Even the staunchest critic of the opposition, who holds that rising Islamism will pose the gravest threat to the long term health of the country, is so dismayed by the tremendous loss of life in the short-term as regime brutality pounds countless towns into gravel, that he or she now sits counting the days until the regime falls. Over time, it has become more difficult to follow this line of criticizing the opposition and holding that the regime should be left in power, due to the extreme proportions of violence it uses. After two years, maintaining that “the alternative could be worse” began to frustrate the public, since: “what could be worse than pulverized towns?”
And yet, all the predictions of sectarian hatred are coming to fruition: the Islamist presence is rising (in Raqqa’s case apparently against the popular will) and in many places it is demonstrating incredible intolerance for non-Sunnis. While the Islamist role in the immediacy of the conflict might not be grinding towns into rubble, when war-time ends, will it be better than the severe rule of militant nationalism?
The Sectarian Reality Now
A reader recently provided this video showing mujahidiin in Syria blowing up an Alawite Mazār (Arabic مزار) which is a Saint’s tomb, mausoleum or shrine. The Alawites traditionally do not build mosques, but visit saint’s shrines or “mazārs.” Watching it is almost more painful than the many videos of wounded people, because more than a physical attack on the body of a political rival, it represents a spiritual attack on the soul of what others consider most sacred.
Here is another video, showing Syrian rebels forcing a Shi’ite man to destroy a Shi’ite mosque—his own mosque: http://youtu.be/aX8KUUKSWgc
The Christian District of Damascus
The Christian districts of Damascus now come under daily fire from Syrian rebels. Mortars are fired from Jobar, Qabun, and the area east of Zabladani. The targets are Qasaa’ and Bab Tuma. Within the past few weeks, multiple churches have been attakced. The Chaldean Orthodox church-building was hit by one such projectile, and another nearly-hit the Latin Catholic church. Also in February, two mortars were fired into the French hospital in Qasaa’. Christian-owned businesses in Qasaa’ and Christian homes around George Khuri park have all been hit by various projectiles. One homemade mortar damaged three houses in one shot, terrorizing the entire neighborhood. These attacks are not new; they’ve been occurring for some time. They are now increasing in frequency, however, and currently around two mortars per day are hitting Qassa’. This is in addition to bombings that have targeted Christian areas, such as the October 21st bombing in Bab Tuma that killed 20 people. In the provinces of Homs, Idlib, and Aleppo—regions lacking effective regime protection—numerous churches have already been destroyed.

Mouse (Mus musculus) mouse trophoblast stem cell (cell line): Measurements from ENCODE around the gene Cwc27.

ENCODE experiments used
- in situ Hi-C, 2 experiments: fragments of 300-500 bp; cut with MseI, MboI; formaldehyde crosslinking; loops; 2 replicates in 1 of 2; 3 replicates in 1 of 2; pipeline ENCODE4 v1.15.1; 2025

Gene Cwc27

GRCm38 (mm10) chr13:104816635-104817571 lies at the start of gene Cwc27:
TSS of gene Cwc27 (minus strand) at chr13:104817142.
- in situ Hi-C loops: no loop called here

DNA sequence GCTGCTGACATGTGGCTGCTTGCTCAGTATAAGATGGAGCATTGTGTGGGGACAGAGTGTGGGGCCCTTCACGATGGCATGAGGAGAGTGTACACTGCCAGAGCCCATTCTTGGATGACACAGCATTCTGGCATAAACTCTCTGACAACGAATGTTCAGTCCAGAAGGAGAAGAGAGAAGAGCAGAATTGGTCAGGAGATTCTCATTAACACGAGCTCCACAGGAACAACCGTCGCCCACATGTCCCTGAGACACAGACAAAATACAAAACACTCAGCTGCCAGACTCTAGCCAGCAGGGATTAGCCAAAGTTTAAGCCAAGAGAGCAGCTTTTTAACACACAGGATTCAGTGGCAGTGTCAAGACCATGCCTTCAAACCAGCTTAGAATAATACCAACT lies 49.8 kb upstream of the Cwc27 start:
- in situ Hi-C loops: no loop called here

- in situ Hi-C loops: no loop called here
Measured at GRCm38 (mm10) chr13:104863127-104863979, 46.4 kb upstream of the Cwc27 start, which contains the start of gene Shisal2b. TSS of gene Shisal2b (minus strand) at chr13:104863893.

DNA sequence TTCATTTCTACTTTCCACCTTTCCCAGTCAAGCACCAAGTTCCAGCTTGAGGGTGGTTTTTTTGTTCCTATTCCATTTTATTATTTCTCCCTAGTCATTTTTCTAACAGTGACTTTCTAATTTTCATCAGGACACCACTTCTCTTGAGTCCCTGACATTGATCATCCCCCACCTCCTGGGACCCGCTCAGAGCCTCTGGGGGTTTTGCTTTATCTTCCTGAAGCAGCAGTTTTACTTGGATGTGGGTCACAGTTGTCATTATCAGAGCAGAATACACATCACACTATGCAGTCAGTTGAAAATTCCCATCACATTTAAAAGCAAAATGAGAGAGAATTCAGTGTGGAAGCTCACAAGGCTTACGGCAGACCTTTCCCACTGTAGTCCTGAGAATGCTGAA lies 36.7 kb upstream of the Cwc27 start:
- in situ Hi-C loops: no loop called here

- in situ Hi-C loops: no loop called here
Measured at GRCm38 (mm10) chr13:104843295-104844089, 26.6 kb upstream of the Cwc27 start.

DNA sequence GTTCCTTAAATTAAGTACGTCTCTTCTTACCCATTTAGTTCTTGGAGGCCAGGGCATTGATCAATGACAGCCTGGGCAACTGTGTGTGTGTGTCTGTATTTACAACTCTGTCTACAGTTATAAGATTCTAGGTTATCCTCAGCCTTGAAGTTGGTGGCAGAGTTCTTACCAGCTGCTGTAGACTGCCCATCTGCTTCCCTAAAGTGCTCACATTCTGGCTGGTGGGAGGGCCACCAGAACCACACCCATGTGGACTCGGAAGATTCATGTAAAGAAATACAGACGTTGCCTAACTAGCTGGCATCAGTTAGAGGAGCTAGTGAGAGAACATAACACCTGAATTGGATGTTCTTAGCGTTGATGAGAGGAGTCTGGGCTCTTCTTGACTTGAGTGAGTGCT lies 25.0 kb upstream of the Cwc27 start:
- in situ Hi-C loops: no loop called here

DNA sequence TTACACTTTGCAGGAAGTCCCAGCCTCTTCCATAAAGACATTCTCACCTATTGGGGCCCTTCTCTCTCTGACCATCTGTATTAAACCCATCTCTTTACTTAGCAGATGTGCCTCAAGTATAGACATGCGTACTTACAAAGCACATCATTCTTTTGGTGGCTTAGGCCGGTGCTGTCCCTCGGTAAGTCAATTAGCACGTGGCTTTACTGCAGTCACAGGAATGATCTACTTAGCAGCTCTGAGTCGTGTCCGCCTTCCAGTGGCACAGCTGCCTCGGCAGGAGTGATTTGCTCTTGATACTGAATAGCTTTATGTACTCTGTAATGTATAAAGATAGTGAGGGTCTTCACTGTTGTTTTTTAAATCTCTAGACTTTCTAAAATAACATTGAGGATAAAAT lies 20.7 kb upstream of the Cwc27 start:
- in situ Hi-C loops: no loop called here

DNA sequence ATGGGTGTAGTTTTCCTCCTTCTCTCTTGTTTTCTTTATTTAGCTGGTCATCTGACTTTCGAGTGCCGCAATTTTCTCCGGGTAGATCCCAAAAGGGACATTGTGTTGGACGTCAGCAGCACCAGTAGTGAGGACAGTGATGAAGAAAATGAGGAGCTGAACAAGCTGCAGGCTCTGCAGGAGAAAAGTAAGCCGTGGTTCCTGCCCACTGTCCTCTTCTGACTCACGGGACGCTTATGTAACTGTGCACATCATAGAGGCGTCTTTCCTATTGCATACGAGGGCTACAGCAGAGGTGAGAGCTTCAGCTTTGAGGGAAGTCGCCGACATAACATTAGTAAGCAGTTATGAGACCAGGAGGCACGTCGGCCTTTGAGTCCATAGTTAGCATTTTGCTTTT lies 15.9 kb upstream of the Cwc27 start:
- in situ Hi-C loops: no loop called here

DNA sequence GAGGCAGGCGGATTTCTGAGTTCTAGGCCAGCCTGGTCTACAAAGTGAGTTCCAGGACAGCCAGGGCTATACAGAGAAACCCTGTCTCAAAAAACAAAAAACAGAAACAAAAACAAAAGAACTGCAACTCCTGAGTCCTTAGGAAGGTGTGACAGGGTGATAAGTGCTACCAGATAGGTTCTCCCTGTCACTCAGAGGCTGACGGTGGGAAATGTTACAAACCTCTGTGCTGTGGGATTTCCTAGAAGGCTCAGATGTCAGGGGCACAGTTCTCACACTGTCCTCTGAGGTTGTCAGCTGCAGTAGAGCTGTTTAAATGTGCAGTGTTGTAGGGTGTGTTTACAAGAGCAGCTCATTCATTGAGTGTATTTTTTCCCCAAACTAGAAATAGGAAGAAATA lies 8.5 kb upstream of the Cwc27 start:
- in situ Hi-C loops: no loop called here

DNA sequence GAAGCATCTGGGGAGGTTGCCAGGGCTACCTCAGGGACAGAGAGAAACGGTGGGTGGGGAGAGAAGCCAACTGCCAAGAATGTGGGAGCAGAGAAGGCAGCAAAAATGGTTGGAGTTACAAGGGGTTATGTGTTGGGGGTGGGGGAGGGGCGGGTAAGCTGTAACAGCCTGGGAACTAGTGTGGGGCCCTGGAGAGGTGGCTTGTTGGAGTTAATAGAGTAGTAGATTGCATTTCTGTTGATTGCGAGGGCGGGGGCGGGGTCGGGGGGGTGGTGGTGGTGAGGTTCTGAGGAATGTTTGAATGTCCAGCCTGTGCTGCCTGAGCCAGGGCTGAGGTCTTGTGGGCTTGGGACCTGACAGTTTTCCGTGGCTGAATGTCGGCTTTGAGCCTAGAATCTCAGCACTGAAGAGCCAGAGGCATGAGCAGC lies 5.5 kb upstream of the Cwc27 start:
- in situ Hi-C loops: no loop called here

Rebels have attacked Christian villages, with broad-daylight killings in streets. Monasteries and places of pilgrimage have been bombed and hit with rockets. Each day al-Jazeera airs images of rebels in Jobar pushing toward ‘Abbassiyiin Square, depicted with heroic sensationalism, as if to boost morale and drive them on. On the other side of that front, Christians tremble like peasants behind a crumbling castle wall, hoping that Syrian troops will manage to keep out the advance. Considering recent vigilante justice on the part of rebels in Yarmouk (hanging Palestinians accused of collusion with the regime and executing police at point-blank range), their fear seems warranted.
The Damascene Christians have formed some local militias to try to protect their areas, though they mostly do not carry weapons and are reluctant to display a public presence. They are trying to learn the lesson of the traditionally Druze suburb of Jeremana, where six local Druze patrolmen were attacked and killed. Jeremana was hit several times by car bombs, rockets, etc. When locals erected checkpoints, they effectively created visible targets, something that the Christians are now trying to avoid. The Christian ability to protect themselves is quite limited, however, especially in Qasaa’ which is most vulnerable, having no walls and being surrounded by streets on all sides. The places for launching the attacks are so obviously nearby that the opposition’s tired argument that “the regime is attacking its own supporters to keep them loyal through fear” is no longer convincing.